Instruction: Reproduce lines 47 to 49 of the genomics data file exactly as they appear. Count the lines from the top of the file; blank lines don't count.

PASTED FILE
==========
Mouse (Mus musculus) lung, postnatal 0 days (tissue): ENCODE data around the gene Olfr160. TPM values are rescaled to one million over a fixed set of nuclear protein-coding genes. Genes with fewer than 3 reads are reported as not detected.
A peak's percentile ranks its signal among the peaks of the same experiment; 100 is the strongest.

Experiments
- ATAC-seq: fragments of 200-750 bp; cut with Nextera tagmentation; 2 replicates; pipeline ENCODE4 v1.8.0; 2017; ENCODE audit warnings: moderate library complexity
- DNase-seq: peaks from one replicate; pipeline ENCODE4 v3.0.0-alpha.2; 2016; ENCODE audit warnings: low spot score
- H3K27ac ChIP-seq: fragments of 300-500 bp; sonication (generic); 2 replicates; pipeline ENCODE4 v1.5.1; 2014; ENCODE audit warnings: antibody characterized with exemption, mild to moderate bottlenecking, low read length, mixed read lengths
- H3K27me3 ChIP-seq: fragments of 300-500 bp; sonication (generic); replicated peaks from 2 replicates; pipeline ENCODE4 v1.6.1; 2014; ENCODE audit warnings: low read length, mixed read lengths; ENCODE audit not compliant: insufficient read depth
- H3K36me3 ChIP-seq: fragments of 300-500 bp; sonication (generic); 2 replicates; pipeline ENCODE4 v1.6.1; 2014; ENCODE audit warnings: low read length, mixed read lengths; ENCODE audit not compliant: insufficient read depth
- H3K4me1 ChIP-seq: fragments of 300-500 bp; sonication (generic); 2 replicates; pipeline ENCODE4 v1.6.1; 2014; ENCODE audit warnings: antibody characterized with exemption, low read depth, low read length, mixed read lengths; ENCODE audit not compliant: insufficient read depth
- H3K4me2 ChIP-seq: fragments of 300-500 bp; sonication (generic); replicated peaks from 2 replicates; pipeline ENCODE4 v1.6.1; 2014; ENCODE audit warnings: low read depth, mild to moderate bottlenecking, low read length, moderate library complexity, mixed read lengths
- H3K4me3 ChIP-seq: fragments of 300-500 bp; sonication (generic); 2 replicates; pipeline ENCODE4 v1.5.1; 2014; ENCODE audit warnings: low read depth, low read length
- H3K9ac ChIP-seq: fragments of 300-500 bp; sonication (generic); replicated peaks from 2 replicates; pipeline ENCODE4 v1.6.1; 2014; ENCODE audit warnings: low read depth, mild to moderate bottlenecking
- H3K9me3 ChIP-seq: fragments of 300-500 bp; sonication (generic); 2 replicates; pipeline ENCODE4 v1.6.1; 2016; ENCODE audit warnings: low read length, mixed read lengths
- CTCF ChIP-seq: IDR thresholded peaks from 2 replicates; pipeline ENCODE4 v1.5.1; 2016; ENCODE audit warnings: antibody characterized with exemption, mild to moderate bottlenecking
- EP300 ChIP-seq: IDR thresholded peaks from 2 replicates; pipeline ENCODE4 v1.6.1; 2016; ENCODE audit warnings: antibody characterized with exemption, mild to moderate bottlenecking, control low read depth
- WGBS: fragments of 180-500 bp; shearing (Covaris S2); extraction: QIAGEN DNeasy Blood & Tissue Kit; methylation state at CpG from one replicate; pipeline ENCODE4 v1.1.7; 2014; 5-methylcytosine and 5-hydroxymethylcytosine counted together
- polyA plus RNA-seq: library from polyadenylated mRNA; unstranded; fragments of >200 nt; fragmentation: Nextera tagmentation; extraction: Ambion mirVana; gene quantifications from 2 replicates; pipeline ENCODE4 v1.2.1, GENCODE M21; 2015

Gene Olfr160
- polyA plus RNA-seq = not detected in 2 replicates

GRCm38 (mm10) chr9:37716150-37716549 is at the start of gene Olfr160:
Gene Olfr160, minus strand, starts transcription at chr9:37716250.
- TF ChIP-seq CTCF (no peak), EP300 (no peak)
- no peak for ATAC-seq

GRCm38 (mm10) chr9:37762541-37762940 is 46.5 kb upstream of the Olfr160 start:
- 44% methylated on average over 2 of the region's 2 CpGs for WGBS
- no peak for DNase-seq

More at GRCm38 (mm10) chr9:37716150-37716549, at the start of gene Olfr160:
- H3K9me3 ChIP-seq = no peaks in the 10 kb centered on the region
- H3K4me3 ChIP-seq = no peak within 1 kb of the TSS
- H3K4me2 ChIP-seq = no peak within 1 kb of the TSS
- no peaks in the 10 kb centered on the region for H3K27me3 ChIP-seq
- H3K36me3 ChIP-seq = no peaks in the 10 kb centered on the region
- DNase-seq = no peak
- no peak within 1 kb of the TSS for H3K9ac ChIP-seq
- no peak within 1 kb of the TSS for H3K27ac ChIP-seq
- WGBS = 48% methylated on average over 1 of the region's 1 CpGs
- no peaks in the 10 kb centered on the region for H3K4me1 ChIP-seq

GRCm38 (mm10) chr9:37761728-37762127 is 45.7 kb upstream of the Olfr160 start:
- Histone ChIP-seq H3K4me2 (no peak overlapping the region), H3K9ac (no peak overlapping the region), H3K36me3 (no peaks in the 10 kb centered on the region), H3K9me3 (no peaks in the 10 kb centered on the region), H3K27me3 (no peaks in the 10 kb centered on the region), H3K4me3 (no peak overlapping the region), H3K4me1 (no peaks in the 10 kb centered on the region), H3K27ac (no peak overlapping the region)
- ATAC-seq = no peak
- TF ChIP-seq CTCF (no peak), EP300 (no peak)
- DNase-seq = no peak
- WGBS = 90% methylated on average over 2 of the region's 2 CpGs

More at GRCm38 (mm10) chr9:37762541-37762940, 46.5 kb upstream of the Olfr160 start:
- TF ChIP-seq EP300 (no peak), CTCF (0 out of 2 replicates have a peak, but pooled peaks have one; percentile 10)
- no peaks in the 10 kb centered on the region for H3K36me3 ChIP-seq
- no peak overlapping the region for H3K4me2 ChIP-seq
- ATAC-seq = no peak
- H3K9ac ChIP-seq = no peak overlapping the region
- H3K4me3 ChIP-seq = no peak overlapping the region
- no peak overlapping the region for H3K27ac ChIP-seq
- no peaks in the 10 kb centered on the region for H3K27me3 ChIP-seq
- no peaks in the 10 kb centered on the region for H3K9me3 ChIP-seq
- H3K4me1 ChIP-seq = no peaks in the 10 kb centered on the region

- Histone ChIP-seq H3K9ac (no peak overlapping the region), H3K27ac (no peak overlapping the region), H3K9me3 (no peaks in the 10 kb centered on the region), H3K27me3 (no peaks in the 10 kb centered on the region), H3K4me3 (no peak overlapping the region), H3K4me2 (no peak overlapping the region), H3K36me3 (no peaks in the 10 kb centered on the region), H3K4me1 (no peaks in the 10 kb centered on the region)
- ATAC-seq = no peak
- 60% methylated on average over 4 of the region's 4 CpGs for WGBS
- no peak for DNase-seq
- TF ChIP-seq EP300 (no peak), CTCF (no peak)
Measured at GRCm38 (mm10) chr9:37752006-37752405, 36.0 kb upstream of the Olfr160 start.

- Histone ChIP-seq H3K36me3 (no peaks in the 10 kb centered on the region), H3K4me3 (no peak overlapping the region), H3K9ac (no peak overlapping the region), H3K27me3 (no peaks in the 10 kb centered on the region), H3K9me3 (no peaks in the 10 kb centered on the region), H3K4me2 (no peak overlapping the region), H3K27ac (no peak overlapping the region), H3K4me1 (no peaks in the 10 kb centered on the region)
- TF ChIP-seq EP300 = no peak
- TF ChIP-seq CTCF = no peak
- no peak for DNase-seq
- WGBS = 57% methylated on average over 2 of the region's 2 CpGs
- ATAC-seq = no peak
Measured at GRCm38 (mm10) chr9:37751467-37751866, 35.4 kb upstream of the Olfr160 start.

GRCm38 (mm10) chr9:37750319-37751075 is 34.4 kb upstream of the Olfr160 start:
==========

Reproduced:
- no peak overlapping the region for H3K4me2 ChIP-seq
- ATAC-seq = no peak
- H3K9ac ChIP-seq = no peak overlapping the region